The first stage of the project was to piece the chassis back together and repair not only the accident damage, but all of the rotten metal that is so inherent of cars of this period. This involved an awful lot of measuring and jig work; a rotisserie jig was designed and fabricated so the chassis could be rotated through 360 degrees in order to access every area easily. This jig will come in handy later on in the restoration when we arrive at the paintwork stage.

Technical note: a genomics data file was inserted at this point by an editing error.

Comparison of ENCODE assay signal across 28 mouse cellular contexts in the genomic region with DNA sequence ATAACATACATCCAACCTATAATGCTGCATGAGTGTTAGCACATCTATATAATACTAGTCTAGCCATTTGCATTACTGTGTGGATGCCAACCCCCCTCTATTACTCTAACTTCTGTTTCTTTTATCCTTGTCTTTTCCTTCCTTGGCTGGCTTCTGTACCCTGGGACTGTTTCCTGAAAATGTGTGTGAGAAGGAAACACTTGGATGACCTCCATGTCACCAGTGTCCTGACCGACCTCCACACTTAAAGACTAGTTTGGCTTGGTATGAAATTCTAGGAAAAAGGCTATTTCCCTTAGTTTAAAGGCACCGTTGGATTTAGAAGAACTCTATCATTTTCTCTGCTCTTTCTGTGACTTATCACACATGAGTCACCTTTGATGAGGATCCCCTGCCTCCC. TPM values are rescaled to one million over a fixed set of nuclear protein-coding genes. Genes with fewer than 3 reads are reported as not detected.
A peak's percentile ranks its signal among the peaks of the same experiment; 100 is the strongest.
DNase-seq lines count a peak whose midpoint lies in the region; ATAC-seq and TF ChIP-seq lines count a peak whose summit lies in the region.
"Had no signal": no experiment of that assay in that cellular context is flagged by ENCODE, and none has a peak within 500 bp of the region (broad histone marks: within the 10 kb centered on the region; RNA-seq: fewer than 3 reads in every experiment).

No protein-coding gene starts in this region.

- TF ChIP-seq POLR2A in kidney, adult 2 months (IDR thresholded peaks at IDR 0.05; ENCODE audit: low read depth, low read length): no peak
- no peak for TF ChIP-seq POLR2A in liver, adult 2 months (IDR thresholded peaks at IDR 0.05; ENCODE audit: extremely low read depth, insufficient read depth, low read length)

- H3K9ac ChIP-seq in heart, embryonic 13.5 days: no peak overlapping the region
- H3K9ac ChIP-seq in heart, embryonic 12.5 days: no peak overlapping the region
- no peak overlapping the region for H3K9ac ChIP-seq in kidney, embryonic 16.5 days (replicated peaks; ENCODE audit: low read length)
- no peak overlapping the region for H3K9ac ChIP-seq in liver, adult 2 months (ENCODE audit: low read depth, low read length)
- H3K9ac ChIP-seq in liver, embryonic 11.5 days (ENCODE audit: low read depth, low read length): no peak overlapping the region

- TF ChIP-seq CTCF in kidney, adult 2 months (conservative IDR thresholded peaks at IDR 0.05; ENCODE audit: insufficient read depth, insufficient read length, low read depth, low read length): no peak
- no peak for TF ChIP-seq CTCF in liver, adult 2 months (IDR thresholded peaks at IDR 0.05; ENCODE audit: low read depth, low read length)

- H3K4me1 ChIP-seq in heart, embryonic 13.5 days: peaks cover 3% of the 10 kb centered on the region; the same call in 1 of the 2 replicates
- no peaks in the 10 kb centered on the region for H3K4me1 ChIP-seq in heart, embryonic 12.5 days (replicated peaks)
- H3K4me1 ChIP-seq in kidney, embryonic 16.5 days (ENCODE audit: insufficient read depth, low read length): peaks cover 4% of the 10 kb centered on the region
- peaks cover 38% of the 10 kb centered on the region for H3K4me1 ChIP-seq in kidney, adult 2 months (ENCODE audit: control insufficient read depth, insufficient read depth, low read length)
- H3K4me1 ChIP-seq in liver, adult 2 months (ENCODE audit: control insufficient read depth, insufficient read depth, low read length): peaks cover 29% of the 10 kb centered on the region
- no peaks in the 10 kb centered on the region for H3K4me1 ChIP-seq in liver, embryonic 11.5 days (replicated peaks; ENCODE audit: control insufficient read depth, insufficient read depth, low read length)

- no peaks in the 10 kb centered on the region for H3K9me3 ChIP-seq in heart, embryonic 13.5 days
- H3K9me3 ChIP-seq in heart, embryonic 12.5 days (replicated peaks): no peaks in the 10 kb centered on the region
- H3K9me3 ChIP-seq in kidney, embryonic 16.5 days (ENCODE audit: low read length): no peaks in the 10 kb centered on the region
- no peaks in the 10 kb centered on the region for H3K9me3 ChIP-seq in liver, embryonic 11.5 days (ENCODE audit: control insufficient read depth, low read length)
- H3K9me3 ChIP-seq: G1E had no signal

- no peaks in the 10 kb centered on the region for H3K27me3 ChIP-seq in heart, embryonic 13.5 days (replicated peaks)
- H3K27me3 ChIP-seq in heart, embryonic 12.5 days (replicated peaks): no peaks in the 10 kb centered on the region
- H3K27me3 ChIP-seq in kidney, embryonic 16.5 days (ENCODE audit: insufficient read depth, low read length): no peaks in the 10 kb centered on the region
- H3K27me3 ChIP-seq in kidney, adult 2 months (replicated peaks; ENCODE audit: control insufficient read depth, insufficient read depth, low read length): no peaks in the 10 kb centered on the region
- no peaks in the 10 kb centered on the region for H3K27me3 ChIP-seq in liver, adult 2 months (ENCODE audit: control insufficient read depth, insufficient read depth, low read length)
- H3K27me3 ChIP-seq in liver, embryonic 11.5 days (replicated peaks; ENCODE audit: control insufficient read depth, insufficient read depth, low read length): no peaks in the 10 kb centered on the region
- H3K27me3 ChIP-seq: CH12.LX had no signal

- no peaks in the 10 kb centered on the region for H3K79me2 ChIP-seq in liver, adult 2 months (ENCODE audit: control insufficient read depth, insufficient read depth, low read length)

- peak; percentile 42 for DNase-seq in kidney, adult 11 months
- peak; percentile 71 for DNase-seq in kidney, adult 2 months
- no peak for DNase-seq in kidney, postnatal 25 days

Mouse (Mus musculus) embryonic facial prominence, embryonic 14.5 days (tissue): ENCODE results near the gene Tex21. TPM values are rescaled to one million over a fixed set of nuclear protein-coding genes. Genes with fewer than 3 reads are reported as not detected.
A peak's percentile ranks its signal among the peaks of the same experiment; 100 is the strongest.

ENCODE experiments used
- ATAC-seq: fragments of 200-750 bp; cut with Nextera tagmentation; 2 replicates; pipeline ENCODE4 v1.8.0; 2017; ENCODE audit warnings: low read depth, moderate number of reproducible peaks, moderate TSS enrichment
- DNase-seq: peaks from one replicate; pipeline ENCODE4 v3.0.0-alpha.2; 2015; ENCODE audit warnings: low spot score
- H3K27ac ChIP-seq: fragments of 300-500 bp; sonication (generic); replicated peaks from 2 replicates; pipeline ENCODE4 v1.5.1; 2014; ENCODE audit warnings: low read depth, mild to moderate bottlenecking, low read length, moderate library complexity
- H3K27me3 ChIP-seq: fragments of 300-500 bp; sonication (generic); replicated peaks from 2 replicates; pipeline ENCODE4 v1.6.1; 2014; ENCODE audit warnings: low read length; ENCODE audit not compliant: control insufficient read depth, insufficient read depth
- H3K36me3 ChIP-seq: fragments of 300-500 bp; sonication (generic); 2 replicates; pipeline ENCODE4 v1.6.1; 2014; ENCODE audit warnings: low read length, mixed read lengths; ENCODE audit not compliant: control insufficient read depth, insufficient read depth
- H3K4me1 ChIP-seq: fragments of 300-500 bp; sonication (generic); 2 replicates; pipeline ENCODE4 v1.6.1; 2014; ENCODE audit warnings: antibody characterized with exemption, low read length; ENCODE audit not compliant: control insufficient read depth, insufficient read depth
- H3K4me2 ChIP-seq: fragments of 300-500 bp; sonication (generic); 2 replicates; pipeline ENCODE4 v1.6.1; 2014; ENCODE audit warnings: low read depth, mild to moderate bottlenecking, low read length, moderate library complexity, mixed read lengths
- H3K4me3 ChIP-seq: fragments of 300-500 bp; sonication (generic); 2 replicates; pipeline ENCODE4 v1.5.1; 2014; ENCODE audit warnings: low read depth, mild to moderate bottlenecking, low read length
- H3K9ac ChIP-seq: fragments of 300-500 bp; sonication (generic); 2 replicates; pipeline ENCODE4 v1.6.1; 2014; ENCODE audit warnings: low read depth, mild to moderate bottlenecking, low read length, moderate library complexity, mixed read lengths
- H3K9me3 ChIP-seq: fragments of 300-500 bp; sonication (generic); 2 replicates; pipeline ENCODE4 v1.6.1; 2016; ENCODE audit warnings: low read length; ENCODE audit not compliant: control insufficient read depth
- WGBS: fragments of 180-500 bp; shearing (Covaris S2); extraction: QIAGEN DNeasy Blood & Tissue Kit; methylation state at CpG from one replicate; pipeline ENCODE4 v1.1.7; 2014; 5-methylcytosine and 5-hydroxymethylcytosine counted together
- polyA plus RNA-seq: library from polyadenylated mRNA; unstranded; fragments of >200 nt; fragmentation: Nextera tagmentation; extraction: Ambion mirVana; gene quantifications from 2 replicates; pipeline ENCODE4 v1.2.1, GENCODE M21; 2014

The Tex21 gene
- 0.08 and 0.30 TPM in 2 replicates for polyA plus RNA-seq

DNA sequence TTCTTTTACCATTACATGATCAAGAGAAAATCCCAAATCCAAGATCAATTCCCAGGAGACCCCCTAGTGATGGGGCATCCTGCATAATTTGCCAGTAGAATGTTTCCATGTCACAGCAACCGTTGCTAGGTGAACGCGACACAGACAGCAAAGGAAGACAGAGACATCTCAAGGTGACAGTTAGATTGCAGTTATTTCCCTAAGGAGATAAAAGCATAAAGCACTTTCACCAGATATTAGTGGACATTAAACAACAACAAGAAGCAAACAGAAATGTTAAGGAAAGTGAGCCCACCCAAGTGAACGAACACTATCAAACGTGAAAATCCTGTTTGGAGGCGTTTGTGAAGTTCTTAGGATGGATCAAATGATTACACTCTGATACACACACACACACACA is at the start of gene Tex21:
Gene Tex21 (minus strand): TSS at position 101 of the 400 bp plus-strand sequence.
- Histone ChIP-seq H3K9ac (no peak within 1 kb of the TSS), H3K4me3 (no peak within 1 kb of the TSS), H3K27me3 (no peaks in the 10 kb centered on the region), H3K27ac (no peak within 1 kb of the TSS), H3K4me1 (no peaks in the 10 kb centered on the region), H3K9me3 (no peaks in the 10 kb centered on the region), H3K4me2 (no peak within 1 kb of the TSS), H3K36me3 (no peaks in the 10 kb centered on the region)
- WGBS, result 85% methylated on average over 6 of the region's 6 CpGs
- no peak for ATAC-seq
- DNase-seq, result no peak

Once the chassis was repaired, we moved onto the outer shell. This was reasonably rot free (relatively speaking for an Italian car) but still kept us very busy due to it being incredibly badly damaged. We had to re-manufacture most panels, wings, door skins, bonnet, boot and engine cover. This allowed us to get all the panel gaps set to perfection, in fact to a a standard much improved on Scaglietti’s original workmanship, it could be argued! Once the panels were ready and had been trial fitted, these were then removed and the chassis was painted and the fibre-glass inner panels fitted. The inside of each of the outer panels were comprehensively prepared and primed, then fitted to the chassis ready for the paint-shop.